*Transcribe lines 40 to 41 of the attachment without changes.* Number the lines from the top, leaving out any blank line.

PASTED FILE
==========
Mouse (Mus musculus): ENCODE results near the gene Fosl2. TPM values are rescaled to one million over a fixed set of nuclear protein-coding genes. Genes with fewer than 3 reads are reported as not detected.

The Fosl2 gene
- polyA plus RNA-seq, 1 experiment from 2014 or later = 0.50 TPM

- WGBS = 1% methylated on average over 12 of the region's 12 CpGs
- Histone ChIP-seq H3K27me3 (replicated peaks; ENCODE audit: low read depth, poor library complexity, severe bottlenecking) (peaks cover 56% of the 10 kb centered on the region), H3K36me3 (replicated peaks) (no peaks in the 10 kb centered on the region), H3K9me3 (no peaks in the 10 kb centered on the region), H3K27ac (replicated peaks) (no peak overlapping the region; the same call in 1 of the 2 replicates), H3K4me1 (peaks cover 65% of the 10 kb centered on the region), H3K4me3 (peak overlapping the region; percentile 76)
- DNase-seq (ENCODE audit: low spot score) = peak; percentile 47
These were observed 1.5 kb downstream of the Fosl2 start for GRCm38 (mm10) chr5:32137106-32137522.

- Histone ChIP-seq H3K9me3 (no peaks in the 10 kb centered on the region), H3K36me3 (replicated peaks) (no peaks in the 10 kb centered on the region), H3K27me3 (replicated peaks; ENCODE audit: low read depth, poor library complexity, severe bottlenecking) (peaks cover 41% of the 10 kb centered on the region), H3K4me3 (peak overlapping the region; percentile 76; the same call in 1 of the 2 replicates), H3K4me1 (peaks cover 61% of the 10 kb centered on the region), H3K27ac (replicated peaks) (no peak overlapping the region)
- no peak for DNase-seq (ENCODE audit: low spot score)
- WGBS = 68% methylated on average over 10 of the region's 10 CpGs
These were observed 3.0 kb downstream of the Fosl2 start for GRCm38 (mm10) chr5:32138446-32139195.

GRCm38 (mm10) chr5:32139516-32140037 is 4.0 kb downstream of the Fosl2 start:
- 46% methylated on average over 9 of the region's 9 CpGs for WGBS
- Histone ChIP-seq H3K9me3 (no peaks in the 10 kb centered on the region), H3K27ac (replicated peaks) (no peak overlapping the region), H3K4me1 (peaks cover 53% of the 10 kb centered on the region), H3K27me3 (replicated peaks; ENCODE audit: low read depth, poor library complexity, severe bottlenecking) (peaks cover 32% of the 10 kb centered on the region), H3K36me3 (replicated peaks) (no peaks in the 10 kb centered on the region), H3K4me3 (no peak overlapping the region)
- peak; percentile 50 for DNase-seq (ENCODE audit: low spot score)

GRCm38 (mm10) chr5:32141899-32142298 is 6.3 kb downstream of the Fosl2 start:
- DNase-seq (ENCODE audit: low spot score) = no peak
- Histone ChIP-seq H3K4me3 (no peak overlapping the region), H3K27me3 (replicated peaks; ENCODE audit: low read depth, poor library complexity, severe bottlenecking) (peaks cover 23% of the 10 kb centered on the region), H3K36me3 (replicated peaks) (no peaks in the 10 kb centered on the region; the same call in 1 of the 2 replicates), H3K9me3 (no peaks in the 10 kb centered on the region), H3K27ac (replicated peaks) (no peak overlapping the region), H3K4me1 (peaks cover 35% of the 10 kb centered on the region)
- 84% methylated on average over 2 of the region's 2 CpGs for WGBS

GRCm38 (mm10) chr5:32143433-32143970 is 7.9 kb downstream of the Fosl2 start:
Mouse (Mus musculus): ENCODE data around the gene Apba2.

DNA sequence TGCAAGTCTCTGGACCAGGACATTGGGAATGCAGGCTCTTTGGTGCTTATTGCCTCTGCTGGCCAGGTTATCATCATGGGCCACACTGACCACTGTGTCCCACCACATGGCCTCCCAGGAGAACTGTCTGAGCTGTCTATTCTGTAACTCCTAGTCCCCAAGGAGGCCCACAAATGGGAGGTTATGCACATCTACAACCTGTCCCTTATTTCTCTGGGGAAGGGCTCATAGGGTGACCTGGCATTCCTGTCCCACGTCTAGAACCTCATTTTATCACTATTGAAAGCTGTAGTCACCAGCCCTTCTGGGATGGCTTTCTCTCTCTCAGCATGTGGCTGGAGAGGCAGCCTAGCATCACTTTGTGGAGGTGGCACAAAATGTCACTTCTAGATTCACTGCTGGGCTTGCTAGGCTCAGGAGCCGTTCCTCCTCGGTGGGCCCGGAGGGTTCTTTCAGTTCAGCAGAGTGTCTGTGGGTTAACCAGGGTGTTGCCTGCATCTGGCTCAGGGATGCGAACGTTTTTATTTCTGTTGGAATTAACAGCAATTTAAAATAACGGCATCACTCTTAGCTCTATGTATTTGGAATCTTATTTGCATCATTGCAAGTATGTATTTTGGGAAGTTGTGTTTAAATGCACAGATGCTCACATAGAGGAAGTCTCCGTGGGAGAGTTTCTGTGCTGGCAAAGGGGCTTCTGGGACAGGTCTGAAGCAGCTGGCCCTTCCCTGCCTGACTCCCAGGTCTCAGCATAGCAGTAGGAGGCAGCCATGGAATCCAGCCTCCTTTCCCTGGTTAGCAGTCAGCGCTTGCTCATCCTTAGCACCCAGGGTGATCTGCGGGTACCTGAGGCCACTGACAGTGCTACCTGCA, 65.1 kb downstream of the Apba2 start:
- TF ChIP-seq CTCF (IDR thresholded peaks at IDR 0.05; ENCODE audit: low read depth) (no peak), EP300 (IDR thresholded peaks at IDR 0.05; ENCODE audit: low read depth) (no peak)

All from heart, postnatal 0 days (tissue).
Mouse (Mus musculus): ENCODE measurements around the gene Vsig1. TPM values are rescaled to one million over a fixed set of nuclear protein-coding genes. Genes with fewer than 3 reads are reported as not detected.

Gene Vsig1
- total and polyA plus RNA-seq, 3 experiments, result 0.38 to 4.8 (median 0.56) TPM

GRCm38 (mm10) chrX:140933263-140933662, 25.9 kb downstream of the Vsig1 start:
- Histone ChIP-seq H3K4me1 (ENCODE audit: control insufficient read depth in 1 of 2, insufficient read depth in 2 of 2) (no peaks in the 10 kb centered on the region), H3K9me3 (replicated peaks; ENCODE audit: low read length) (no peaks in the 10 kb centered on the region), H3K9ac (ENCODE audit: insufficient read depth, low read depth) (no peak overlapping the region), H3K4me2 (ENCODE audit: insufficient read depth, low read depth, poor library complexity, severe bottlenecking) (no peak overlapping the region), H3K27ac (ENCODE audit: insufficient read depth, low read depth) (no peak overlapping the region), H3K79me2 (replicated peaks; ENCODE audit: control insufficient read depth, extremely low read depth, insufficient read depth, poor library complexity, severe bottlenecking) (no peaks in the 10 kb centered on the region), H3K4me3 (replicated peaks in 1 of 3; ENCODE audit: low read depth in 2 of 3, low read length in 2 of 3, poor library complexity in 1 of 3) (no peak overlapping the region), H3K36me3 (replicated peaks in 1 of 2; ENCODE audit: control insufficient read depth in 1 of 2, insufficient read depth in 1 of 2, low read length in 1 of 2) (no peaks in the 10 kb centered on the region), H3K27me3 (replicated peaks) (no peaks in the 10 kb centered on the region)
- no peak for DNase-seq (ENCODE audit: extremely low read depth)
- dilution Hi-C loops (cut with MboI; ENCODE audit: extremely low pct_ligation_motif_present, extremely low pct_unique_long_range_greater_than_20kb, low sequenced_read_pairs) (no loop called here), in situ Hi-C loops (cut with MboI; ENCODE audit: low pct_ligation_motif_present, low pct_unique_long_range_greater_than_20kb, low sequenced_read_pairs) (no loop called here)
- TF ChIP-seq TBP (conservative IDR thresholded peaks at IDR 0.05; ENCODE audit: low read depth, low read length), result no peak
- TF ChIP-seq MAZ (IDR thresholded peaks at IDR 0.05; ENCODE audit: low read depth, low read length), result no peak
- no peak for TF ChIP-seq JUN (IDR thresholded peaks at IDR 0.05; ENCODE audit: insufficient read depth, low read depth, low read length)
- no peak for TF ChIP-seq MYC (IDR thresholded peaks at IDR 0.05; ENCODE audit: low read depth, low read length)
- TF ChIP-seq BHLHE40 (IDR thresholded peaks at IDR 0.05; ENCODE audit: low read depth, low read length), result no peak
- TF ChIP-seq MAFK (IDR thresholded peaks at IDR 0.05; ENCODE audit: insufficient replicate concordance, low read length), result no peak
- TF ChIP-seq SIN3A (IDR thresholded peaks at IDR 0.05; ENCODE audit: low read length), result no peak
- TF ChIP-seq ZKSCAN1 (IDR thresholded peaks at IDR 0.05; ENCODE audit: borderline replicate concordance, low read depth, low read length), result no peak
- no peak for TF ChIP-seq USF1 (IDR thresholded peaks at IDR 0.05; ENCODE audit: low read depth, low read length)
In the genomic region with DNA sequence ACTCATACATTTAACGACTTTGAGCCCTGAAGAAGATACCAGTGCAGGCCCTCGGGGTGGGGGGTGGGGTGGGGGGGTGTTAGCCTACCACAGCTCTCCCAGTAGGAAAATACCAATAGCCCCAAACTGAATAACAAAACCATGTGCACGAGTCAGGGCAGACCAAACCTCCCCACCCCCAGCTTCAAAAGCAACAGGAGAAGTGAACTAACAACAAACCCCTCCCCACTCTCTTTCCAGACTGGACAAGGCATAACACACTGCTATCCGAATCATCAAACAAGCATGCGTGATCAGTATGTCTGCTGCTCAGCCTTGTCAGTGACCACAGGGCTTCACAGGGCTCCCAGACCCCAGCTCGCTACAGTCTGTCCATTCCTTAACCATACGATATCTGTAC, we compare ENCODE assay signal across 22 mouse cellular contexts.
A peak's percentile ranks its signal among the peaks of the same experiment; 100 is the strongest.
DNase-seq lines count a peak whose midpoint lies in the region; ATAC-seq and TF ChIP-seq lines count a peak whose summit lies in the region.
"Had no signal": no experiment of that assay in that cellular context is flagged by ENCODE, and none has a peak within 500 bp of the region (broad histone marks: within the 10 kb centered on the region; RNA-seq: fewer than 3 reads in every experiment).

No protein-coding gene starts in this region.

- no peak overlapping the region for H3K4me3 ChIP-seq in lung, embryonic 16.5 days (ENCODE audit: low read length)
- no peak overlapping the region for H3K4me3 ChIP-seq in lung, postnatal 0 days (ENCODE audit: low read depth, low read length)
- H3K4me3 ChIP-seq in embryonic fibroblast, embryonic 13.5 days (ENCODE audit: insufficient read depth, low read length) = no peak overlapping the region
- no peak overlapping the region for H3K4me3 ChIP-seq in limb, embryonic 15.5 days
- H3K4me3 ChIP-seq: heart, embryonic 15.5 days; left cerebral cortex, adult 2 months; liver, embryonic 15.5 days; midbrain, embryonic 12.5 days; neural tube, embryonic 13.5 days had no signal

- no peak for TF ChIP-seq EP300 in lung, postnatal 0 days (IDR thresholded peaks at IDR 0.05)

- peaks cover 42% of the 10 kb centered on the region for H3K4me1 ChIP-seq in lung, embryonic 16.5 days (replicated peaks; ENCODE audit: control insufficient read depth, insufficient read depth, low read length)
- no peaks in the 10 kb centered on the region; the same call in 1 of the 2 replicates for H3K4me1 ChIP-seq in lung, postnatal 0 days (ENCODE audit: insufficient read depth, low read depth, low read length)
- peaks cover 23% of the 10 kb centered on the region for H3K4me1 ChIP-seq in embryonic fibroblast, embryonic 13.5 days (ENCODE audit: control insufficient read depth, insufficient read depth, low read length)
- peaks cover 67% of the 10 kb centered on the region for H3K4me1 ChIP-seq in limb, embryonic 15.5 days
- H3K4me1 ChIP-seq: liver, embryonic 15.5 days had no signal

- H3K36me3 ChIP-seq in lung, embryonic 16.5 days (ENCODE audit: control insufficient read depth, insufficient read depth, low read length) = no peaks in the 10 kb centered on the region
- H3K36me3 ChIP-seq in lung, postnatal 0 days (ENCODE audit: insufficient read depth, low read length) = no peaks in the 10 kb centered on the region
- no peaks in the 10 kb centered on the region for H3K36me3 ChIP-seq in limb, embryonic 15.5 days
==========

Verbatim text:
- no peak for TF ChIP-seq USF1 (IDR thresholded peaks at IDR 0.05; ENCODE audit: low read depth, low read length)
In the genomic region with DNA sequence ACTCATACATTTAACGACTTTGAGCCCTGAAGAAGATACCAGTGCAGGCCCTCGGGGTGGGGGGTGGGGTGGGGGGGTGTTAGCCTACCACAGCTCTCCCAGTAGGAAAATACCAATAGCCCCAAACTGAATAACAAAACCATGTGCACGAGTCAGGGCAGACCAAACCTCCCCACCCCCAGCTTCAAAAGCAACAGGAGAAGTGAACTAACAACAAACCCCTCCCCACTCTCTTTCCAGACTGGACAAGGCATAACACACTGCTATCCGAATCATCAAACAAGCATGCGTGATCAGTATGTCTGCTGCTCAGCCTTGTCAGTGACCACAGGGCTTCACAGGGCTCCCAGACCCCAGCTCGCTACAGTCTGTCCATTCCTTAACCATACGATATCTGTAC, we compare ENCODE assay signal across 22 mouse cellular contexts.